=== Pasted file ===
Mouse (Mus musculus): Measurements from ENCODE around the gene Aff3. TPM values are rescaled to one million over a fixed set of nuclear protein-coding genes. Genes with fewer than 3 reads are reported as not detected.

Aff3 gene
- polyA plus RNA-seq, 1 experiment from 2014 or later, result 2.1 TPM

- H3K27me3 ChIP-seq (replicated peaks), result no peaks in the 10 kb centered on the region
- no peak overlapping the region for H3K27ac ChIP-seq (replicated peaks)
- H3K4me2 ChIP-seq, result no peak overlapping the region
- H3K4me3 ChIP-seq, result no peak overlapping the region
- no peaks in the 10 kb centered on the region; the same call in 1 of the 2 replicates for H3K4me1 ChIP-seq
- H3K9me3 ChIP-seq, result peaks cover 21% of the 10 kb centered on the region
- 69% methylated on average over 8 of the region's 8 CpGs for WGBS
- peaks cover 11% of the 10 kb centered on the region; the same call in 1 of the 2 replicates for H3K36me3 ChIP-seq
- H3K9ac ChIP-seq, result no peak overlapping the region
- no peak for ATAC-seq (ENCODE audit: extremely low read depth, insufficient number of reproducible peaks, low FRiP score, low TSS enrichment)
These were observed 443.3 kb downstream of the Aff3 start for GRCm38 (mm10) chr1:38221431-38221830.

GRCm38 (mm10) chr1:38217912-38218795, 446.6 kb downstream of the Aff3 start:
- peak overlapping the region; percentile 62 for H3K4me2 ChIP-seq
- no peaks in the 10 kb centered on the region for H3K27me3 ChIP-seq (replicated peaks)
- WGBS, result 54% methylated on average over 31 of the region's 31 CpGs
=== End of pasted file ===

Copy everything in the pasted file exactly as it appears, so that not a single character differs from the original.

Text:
Mouse (Mus musculus): Measurements from ENCODE around the gene Aff3. TPM values are rescaled to one million over a fixed set of nuclear protein-coding genes. Genes with fewer than 3 reads are reported as not detected.

Aff3 gene
- polyA plus RNA-seq, 1 experiment from 2014 or later, result 2.1 TPM

- H3K27me3 ChIP-seq (replicated peaks), result no peaks in the 10 kb centered on the region
- no peak overlapping the region for H3K27ac ChIP-seq (replicated peaks)
- H3K4me2 ChIP-seq, result no peak overlapping the region
- H3K4me3 ChIP-seq, result no peak overlapping the region
- no peaks in the 10 kb centered on the region; the same call in 1 of the 2 replicates for H3K4me1 ChIP-seq
- H3K9me3 ChIP-seq, result peaks cover 21% of the 10 kb centered on the region
- 69% methylated on average over 8 of the region's 8 CpGs for WGBS
- peaks cover 11% of the 10 kb centered on the region; the same call in 1 of the 2 replicates for H3K36me3 ChIP-seq
- H3K9ac ChIP-seq, result no peak overlapping the region
- no peak for ATAC-seq (ENCODE audit: extremely low read depth, insufficient number of reproducible peaks, low FRiP score, low TSS enrichment)
These were observed 443.3 kb downstream of the Aff3 start for GRCm38 (mm10) chr1:38221431-38221830.

GRCm38 (mm10) chr1:38217912-38218795, 446.6 kb downstream of the Aff3 start:
- peak overlapping the region; percentile 62 for H3K4me2 ChIP-seq
- no peaks in the 10 kb centered on the region for H3K27me3 ChIP-seq (replicated peaks)
- WGBS, result 54% methylated on average over 31 of the region's 31 CpGs